Now sports are safer and more fun to watch at home due to the technology that is advancing at a blistering pace. Even kids at the stadium that are playing with team ropes use smartphones to film their moves and check who is faster.
Keeping in the theme of the discussion, I was recommending ways that tecnology could be used to speed up the game. If they want to keep the game "more human" and yet find a way to speed it up, I'm in. In the end I just want a more enjoyable viewing experience. Unfortunatley the networks are trending the other way.
I think technology can add a lot to the viewing of sports, but can there also be too much of a good thing? It seems like the last football game I saw was so filled with image gimickry, replays, nth angle shots, and graphics shooting all around the screen that it was actually slightly annoying. It left you with the feeling that you watched a whole movie in one play. Give me back my game!
It always amazed me as a kid when my older brother and his friends would be watching a football game and their ability to catch off-sides and other violations when I had difficutly even following the flow of the ball through the a given play. Not having the technology forces you to sharpen your skills of observation. And having refs instead of a laserbeam determine an offsides violation keeps the game more human, and I kind of like that. In the end, it is all about humans, and it is a human contest. Sure, fans may argue over a call until the next season begins, but that is part of the fun as well. ;)
In my opinion Football could take a few more technological steps to solve a major problem for viewers: stopage. I've grown soooo tired of watching those Three Hour Men's Products Infomercials...uh, I mean "games", that I don't really watch them anymore. (Notice to advertisers) I just pop in and out to check scores and scan for the rare good play.
One easy step would be first down lasers. My God, how difficult should it be to determine a friggin' first down? A ref spots the ball, everybody gets out of the way, laser disrupted - FIRST DOWN! Laser detected - FORTH DOWN! NEXT PLAY. Other technologies could be used for this function as well.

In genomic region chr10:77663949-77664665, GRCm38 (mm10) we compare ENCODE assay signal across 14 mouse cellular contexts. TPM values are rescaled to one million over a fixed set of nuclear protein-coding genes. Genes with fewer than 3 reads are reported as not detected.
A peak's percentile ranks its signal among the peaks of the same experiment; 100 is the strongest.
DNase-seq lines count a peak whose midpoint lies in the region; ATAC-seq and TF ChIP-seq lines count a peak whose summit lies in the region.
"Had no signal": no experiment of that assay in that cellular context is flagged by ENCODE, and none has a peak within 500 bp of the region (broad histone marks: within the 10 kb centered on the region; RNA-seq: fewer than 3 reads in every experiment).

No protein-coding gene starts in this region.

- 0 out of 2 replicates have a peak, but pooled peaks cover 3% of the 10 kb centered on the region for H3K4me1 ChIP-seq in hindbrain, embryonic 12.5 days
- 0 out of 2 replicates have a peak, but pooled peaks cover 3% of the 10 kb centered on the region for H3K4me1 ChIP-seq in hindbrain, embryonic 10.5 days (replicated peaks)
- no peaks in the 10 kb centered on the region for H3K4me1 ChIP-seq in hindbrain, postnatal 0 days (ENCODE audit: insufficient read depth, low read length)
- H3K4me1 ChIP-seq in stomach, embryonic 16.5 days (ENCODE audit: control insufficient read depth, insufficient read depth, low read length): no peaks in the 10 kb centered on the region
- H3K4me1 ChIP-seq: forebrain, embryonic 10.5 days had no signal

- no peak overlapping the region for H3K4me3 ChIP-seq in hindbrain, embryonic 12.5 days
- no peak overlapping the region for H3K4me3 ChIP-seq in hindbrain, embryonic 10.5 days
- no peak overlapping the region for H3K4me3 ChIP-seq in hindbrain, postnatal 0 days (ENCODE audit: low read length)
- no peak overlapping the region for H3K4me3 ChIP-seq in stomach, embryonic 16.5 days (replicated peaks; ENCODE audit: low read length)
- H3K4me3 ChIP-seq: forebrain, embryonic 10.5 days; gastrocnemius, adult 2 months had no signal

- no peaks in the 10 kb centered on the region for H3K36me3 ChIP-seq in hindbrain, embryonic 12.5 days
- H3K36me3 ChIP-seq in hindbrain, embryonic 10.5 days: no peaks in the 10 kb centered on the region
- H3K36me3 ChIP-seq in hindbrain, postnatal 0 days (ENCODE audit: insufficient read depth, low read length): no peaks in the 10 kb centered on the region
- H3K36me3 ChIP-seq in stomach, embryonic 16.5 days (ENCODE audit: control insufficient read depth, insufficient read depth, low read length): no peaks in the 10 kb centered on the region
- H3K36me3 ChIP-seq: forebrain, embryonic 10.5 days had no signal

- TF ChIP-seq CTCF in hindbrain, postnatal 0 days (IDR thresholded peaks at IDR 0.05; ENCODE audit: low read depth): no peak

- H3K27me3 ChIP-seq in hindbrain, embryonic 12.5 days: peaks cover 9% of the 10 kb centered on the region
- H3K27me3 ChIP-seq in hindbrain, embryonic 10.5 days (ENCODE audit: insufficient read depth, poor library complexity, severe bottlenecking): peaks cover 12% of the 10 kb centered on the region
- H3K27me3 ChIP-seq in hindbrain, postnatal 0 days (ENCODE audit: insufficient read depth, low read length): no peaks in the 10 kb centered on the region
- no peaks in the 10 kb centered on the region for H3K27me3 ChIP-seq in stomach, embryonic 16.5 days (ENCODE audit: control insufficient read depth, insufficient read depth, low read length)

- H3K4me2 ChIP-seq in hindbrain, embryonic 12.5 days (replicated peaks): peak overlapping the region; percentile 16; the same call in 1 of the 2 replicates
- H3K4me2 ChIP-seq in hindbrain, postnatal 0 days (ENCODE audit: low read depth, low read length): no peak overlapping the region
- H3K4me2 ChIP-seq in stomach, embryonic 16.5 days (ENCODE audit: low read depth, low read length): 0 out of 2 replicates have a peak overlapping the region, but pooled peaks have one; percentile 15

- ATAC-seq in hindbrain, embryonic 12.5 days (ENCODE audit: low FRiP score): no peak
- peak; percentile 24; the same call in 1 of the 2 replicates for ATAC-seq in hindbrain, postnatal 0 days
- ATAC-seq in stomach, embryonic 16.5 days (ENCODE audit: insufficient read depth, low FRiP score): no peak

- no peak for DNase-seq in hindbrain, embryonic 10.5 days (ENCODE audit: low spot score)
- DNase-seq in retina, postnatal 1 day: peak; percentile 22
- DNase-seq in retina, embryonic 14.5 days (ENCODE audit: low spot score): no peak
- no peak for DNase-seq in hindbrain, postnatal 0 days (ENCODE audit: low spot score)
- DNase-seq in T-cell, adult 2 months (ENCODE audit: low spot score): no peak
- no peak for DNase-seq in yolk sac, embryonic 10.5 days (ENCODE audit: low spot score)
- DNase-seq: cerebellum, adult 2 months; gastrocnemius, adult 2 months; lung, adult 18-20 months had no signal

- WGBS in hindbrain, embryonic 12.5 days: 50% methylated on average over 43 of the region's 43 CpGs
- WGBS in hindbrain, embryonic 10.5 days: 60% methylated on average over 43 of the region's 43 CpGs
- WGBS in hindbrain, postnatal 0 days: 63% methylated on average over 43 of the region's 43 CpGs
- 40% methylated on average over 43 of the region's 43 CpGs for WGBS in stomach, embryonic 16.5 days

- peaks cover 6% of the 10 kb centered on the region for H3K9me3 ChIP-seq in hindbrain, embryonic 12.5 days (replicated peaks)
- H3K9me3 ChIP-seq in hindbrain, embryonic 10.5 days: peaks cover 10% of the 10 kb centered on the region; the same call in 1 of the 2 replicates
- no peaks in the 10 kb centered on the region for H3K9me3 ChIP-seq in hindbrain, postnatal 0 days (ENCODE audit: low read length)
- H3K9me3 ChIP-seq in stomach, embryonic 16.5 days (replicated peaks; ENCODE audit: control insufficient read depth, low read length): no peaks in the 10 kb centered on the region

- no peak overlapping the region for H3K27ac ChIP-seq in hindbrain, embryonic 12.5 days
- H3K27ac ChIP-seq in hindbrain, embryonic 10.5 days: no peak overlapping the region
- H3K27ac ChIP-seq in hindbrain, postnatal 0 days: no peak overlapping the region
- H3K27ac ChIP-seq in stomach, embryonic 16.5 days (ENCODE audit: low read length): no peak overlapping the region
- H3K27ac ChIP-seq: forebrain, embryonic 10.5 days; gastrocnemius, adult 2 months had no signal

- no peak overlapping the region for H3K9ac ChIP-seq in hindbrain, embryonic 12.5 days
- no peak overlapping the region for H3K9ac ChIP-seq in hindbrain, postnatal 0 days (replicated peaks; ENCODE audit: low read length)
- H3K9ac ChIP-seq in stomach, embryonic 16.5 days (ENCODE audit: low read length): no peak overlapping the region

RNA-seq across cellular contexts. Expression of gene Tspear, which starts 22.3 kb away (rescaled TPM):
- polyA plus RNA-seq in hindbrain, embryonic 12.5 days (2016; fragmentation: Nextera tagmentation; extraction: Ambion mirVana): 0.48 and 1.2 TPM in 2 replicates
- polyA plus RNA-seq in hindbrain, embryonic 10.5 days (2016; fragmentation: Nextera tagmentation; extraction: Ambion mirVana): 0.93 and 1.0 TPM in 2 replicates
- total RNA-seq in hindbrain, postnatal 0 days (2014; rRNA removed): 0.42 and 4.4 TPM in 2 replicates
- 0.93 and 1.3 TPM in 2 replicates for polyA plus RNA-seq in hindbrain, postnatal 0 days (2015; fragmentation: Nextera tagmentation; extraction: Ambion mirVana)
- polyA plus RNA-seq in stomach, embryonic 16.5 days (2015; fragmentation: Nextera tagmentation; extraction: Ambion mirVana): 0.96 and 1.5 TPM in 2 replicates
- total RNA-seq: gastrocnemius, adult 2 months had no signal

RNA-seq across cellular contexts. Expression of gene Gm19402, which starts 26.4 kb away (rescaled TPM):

Next would be booth officials, instead of field officials, doing instant replay. Do we really need to wait that agonizing five minutes for the field officials to saunter over to the replay booth - after announcing that they will do so, do their business behind closed curtain and then saunter back out to tell us what they just did? (I often wonder if they aren't having a little coffee break in there.) Anyway, Tennis uses chair judges, why not Football?
Those are just a few ideas. There are many more. All are needed to make the viewing experience enjoyable again.
It certainly is. Fortunately*, the football (sorry, soccer) authorities have been embarrassed into investigating goal-line technology following too many key goals that were not awarded by officials (eg England** vs Germany in the 2010 World Cup).
*I must declare an interest - I work for Sony, who took over Hawkeye last year. These are my views, not Sony's etc etc
**I must decalre an interest - I'm English
Looking at this, it's really hard to imagine sports today WITHOUT all of this technology.
There is an interesting discussion to be had (it's already had all of the time) about why some of this technology is used for telecasting games, but is not incorporated into the games themselves. Big examples are the first down line in NFL games (doesn't it HAVE to be more accurate than the current referee eyeball approach) and the use of the pitch zone pitch locator for calling balls and strikes in baseball. I'm not saying I'm for it, but it's certainly a much debated topic.
What are the engineering and design challenges in creating successful IoT devices? These devices are usually small, resource-constrained electronics designed to sense, collect, send, and/or interpret data. Some of the devices need to be smart enough to act upon data in real time, 24/7. Are the design challenges the same as with embedded systems, but with a little developer- and IT-skills added in? What do engineers need to know? Rick Merritt talks with two experts about the tools and best options for designing IoT devices in 2016. Specifically the guests will discuss sensors, security, and lessons from IoT deployments.